What does Brexit mean for love?
It’s not something most of us are thinking about – we’re much too busy worrying about passports and economic implications. But when Britain severs its ties with the European Union, it’s likely to have an effect on relationships, not only thanks to Brexit-themed arguments with your other half, but because thousands of people face the possibility of losing the right to work in the UK, meaning they’ll need to leave the country they share with their partner. To explore the impact of looming Brexit on romantic relationships, Laura Pannack has worked on a photo series, called Separation.
Commissioned by the British Journal of Photography, the series features real couples who, as a result of Brexit, have been forced to ponder separation, divided by a sheer sheet. ‘We wanted to focus on love – a universal topic that everyone could relate to – but equally identify a theme that was current and specific,’ Laura tells Metro.co.uk.
‘Ultimately we wanted to present a diverse selection of viewpoints and experiences.
‘Given more time, I would love to expand the series to include couples that voted for Britain to leave the EU.
’ Along with posing for the photographs each couple spoke about the future of their relationship and the impact Brexit will have – it was an emotional experience.
‘It was such a physical task (with regards to our setup) that most of the emotion came from the interviews,’ explains Laura.
‘Before the project I hadn’t really considered the butterfly effect of Brexit and how it will make many couples reconsider so many aspects of their future together.
‘I began to think more about family structure and the next generation. Focusing on something as simple as love allowed me to consider the real impact that Brexit has on individuals and families.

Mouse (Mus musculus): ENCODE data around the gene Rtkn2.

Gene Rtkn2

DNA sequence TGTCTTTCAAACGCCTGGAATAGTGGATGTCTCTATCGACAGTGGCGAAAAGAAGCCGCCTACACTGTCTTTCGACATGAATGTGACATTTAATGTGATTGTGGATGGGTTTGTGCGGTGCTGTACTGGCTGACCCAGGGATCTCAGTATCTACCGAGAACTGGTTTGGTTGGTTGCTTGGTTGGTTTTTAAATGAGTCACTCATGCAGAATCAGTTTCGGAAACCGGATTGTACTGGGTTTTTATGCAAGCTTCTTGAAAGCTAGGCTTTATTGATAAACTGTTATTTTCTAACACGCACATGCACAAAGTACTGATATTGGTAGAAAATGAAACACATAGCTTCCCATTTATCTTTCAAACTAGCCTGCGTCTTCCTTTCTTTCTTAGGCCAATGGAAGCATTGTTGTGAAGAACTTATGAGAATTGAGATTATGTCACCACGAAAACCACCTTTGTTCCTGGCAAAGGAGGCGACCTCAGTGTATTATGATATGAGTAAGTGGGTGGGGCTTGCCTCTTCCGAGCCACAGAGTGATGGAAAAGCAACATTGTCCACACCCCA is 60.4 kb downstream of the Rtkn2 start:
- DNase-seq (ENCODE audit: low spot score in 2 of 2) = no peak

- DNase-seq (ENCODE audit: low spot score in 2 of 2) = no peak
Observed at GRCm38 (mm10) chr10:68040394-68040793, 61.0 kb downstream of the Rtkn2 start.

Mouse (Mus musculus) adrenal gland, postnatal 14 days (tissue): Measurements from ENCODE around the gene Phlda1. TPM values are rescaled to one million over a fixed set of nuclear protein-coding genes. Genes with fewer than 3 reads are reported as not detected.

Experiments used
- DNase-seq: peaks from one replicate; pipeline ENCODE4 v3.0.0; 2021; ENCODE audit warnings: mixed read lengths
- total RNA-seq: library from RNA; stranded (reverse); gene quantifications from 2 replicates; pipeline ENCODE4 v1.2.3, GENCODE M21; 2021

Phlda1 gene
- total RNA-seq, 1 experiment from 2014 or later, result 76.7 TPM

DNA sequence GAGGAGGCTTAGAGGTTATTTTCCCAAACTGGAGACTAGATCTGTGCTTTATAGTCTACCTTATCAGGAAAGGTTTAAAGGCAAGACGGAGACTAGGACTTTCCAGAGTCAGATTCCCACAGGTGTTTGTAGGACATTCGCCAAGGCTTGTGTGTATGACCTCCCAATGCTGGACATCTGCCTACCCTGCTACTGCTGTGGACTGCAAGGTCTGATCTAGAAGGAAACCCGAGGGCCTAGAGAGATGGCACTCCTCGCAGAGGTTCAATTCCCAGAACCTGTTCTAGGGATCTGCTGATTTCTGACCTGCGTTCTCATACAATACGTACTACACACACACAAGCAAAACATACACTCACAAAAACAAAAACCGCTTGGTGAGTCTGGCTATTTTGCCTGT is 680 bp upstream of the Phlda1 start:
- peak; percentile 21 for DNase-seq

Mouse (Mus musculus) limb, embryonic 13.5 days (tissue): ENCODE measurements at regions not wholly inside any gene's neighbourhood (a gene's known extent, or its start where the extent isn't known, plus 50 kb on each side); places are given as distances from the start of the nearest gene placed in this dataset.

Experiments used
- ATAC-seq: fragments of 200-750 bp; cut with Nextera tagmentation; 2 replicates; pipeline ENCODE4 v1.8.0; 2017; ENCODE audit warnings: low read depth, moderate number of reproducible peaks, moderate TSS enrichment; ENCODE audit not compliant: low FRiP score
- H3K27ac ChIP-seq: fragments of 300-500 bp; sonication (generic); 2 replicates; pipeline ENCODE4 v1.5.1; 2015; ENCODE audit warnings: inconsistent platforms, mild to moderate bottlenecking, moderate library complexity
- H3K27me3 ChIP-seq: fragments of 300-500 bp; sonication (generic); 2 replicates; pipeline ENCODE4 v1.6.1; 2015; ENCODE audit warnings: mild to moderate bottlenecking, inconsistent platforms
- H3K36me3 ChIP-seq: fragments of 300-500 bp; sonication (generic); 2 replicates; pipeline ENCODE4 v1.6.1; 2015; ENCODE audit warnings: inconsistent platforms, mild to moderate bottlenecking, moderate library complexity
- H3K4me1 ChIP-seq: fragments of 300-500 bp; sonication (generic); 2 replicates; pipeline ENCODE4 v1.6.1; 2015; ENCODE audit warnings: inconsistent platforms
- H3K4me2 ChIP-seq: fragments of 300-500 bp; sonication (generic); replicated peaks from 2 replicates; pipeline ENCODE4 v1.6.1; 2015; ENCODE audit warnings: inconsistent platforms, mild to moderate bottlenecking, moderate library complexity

‘We have a tendency to detach ourselves from political conversations. Separation brings attention to the reality of what impact Brexit has and may have.
‘It’s important that people don’t feel isolated and that we can support and understand one another in order to build our strength in a challenging time.’
Nadia and Paul
Nadia is Italian and Paul is British. They met through a house-share in Cheltenham before moving to London together, along with Rodrigo the cat.
‘I had a view of Britain as a multi-cultural melting pot that accepts everyone and embraces difference,’ says Nadia.
‘When the referendum result was announced, it was clear that the reality is very different.
‘I am sad that this nice country, one that once accepted the world, is closing its doors, but at the same time I don’t feel pushed away by the vote.
‘Brexit means that Paul will need to marry me so I can stay in the UK.’
Celia and Chris
Celia is Spanish and Chris is British. They met on Tinder and have been in a relationship for three years.
‘I feel privileged to have come to the UK to study at Central Saint Martins. One of the aspects that makes CSM so special is its international atmosphere,’ says Celia. ‘It breeds creativity and this is the same reason why London’s creative industries are so exciting.
‘Brexit will no doubt change this and one of the most important positives of the city will be lost.
‘I am keen to work in the UK after I graduate, but I now fear that it will be much harder to secure a job. The possibility of studying an MA is also highly unlikely after Brexit, particularly if university fees for European students increase further.’
Ellie and Lars
Ellie is Bulgarian and Lars is British. They met at a carnival in Brighton
‘For the entirety of the 10 years that I have lived in the UK, I have been lucky to be surrounded by lovely people,’ says Ellie. ‘No one has ever pulled a face when I told them where I was from and I’ve never experienced homophobic abuse.
‘I doubt that would be the case if I was in Bulgaria.
‘What upset me about the Brexit vote was the reality that not some, but over half of the population would rather not be part of the EU.
‘Many jobs in the creative entertainment industry are contract-based, and not necessarily in the same country. A post-Brexit UK will make life harder for both European and British creatives who want to work on big productions.
‘I now have to spend nearly £1,300 to get citizenship (fingers crossed it doesn’t fall through) mainly because Lars and I want to live and work in Barcelona.
‘I don’t want to leave the UK to have my history erased and then find out that I can’t come back to the country which I’ve spent most of my adult life in.’
To see the rest of the series and interviews, head to Laura’s website or the British Journal of Photography.